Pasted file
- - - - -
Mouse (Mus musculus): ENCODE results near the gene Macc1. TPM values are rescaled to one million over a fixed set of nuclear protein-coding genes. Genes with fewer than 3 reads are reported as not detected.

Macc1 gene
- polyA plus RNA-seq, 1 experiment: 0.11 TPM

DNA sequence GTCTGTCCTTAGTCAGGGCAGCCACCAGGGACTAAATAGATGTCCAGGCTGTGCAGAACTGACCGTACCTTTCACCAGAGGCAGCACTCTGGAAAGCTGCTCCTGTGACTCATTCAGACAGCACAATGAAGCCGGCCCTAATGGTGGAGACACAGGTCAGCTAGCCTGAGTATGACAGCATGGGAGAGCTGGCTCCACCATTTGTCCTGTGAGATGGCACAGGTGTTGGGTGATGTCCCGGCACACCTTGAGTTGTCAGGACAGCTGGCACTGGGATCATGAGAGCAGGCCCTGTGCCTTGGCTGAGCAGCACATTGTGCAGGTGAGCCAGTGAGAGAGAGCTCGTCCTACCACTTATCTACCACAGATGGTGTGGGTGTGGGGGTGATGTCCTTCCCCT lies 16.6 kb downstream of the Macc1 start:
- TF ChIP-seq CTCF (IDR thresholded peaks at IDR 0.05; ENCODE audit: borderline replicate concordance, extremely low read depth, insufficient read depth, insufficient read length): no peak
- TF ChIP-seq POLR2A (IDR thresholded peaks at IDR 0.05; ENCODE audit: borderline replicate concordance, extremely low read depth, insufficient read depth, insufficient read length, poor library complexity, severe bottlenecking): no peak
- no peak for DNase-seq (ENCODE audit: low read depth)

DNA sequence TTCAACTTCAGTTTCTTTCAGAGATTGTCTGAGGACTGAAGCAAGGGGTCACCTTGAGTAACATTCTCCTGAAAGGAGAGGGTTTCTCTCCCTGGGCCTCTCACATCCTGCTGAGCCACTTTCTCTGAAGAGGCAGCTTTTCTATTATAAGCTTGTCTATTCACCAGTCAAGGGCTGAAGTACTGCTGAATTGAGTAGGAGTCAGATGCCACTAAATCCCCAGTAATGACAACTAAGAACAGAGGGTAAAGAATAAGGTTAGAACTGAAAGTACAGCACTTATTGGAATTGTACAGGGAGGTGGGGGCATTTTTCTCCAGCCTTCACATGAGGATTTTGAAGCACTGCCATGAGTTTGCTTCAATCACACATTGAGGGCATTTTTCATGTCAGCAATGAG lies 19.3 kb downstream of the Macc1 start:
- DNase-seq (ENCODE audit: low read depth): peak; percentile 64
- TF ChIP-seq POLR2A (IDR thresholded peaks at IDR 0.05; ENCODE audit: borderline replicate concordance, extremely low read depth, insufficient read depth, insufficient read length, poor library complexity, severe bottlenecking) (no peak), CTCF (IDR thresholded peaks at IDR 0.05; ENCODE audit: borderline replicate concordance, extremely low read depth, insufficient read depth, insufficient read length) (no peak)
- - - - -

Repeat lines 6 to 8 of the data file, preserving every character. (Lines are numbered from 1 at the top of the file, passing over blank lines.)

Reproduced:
- TF ChIP-seq POLR2A (IDR thresholded peaks at IDR 0.05; ENCODE audit: borderline replicate concordance, extremely low read depth, insufficient read depth, insufficient read length, poor library complexity, severe bottlenecking): no peak
- no peak for DNase-seq (ENCODE audit: low read depth)

DNA sequence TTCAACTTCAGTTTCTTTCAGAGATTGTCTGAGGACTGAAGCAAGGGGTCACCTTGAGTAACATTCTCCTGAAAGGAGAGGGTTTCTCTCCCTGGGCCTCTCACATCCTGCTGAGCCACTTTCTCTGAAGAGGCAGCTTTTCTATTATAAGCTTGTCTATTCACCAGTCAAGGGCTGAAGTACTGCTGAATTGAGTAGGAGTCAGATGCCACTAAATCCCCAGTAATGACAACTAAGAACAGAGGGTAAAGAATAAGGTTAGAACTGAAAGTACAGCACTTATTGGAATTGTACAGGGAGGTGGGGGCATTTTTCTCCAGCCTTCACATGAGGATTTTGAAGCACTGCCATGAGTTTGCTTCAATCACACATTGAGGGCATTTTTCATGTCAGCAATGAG lies 19.3 kb downstream of the Macc1 start: